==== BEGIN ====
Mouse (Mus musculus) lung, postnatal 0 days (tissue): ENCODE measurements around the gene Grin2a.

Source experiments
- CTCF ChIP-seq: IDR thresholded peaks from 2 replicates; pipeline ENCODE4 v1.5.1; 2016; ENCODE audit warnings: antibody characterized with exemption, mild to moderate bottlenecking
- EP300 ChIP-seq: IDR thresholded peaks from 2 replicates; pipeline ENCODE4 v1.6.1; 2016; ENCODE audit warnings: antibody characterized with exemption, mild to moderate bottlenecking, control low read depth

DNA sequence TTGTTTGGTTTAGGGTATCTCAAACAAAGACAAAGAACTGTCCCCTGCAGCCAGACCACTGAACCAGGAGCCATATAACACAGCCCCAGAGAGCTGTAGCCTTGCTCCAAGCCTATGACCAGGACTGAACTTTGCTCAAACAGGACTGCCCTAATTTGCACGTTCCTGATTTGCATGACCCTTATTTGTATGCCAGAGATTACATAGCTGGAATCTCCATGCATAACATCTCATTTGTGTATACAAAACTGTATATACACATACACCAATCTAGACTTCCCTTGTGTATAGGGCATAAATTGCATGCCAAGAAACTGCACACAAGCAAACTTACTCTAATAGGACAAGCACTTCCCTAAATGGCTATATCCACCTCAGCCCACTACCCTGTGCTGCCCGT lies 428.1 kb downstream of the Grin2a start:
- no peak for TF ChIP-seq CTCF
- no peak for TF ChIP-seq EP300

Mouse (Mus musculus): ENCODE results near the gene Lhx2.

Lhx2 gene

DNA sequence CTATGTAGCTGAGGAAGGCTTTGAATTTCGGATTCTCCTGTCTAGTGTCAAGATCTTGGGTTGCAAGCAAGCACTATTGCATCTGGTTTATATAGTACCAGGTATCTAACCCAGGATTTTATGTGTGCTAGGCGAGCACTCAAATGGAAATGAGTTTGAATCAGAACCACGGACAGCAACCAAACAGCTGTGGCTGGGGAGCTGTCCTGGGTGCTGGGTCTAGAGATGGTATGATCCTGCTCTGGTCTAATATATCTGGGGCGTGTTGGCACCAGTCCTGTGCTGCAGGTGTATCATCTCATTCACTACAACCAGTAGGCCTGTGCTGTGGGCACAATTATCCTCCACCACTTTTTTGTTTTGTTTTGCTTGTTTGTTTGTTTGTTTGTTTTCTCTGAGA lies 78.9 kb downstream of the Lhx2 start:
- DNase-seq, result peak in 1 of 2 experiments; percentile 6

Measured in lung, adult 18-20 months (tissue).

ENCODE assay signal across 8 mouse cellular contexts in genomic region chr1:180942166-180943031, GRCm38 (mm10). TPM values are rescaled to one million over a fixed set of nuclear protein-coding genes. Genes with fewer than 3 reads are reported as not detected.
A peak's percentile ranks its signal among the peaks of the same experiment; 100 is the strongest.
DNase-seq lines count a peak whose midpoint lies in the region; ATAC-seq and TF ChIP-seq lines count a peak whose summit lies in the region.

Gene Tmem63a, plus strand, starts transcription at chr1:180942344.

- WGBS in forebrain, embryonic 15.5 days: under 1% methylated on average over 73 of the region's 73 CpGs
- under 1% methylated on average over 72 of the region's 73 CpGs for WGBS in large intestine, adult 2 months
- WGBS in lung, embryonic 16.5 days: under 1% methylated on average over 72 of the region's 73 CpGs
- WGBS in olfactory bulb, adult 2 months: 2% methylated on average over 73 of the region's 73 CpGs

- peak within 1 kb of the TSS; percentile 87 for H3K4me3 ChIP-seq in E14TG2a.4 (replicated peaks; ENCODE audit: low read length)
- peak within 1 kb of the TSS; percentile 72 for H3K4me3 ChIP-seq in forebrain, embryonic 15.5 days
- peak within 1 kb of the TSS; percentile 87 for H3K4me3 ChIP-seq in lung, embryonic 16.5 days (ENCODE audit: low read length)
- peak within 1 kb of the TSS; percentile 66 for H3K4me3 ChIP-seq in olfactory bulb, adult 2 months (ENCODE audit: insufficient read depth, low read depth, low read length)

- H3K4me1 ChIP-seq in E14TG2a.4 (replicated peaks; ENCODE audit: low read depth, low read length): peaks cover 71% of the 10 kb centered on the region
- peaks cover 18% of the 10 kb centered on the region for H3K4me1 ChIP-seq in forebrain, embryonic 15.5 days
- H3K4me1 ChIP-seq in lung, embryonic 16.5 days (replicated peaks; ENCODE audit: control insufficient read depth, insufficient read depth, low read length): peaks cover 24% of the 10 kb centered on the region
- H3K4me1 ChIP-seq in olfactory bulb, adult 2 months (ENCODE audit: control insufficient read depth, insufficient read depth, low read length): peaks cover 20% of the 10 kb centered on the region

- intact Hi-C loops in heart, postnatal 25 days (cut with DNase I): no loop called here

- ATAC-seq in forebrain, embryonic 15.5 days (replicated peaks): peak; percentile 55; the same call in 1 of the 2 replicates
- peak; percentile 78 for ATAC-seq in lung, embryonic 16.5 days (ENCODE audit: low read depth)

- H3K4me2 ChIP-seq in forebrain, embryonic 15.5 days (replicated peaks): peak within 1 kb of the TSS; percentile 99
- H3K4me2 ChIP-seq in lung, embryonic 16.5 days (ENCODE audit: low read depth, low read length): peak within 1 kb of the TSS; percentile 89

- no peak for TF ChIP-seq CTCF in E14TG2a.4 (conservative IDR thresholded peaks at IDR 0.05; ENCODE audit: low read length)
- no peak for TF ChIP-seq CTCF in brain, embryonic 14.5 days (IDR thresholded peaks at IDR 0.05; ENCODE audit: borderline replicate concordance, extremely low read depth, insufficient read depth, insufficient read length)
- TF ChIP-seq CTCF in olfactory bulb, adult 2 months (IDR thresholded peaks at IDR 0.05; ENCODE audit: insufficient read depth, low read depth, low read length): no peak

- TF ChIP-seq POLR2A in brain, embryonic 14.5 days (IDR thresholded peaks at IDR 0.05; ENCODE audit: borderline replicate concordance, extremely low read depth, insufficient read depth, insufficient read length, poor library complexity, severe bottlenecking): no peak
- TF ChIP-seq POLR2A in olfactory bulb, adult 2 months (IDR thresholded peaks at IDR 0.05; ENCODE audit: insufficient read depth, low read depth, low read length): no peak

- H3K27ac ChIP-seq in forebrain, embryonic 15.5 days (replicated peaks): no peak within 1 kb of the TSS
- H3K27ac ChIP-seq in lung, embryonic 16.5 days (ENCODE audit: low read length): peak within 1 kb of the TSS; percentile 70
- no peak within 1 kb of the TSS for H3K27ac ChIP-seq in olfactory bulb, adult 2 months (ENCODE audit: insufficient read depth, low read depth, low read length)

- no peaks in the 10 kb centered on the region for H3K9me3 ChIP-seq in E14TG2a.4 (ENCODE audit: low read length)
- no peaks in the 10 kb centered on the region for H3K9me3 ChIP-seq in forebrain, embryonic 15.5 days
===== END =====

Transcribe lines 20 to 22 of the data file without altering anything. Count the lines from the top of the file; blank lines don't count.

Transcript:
- WGBS in olfactory bulb, adult 2 months: 2% methylated on average over 73 of the region's 73 CpGs

- peak within 1 kb of the TSS; percentile 87 for H3K4me3 ChIP-seq in E14TG2a.4 (replicated peaks; ENCODE audit: low read length)
- peak within 1 kb of the TSS; percentile 72 for H3K4me3 ChIP-seq in forebrain, embryonic 15.5 days